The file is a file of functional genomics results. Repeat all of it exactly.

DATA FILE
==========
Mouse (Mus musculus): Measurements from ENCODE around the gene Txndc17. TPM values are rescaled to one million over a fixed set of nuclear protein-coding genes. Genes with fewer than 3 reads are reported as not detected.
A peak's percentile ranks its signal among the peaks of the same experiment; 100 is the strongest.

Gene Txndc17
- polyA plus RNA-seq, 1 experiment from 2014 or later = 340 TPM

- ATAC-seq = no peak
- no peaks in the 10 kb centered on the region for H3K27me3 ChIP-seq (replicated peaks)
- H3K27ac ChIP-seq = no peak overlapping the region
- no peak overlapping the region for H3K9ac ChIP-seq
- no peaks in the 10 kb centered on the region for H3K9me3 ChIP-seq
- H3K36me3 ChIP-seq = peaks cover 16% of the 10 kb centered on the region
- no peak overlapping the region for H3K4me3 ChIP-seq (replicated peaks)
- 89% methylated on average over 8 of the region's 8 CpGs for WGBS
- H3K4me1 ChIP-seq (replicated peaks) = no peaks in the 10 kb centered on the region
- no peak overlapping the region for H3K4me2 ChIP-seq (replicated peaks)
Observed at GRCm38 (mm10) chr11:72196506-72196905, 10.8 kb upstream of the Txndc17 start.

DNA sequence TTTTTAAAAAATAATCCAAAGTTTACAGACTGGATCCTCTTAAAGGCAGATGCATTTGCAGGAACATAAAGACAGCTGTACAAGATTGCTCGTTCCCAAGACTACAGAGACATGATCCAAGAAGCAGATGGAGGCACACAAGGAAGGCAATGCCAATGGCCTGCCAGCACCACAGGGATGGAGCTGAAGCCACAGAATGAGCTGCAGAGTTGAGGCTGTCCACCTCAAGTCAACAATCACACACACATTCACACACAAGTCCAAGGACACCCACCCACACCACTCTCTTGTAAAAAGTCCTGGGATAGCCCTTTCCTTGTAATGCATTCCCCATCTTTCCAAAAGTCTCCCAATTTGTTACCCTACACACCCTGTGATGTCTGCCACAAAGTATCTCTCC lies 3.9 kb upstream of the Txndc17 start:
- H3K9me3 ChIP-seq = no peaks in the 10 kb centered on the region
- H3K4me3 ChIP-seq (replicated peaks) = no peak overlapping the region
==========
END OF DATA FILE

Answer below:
Mouse (Mus musculus): Measurements from ENCODE around the gene Txndc17. TPM values are rescaled to one million over a fixed set of nuclear protein-coding genes. Genes with fewer than 3 reads are reported as not detected.
A peak's percentile ranks its signal among the peaks of the same experiment; 100 is the strongest.

Gene Txndc17
- polyA plus RNA-seq, 1 experiment from 2014 or later = 340 TPM

- ATAC-seq = no peak
- no peaks in the 10 kb centered on the region for H3K27me3 ChIP-seq (replicated peaks)
- H3K27ac ChIP-seq = no peak overlapping the region
- no peak overlapping the region for H3K9ac ChIP-seq
- no peaks in the 10 kb centered on the region for H3K9me3 ChIP-seq
- H3K36me3 ChIP-seq = peaks cover 16% of the 10 kb centered on the region
- no peak overlapping the region for H3K4me3 ChIP-seq (replicated peaks)
- 89% methylated on average over 8 of the region's 8 CpGs for WGBS
- H3K4me1 ChIP-seq (replicated peaks) = no peaks in the 10 kb centered on the region
- no peak overlapping the region for H3K4me2 ChIP-seq (replicated peaks)
Observed at GRCm38 (mm10) chr11:72196506-72196905, 10.8 kb upstream of the Txndc17 start.

DNA sequence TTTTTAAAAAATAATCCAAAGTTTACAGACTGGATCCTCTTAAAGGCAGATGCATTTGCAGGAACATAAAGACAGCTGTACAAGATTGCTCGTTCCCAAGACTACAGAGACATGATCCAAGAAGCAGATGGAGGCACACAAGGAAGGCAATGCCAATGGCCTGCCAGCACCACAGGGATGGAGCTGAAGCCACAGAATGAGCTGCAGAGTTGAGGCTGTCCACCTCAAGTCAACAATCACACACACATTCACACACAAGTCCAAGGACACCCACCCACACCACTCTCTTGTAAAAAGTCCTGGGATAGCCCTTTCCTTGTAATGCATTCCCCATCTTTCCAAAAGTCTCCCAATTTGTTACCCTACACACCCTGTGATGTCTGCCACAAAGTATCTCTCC lies 3.9 kb upstream of the Txndc17 start:
- H3K9me3 ChIP-seq = no peaks in the 10 kb centered on the region
- H3K4me3 ChIP-seq (replicated peaks) = no peak overlapping the region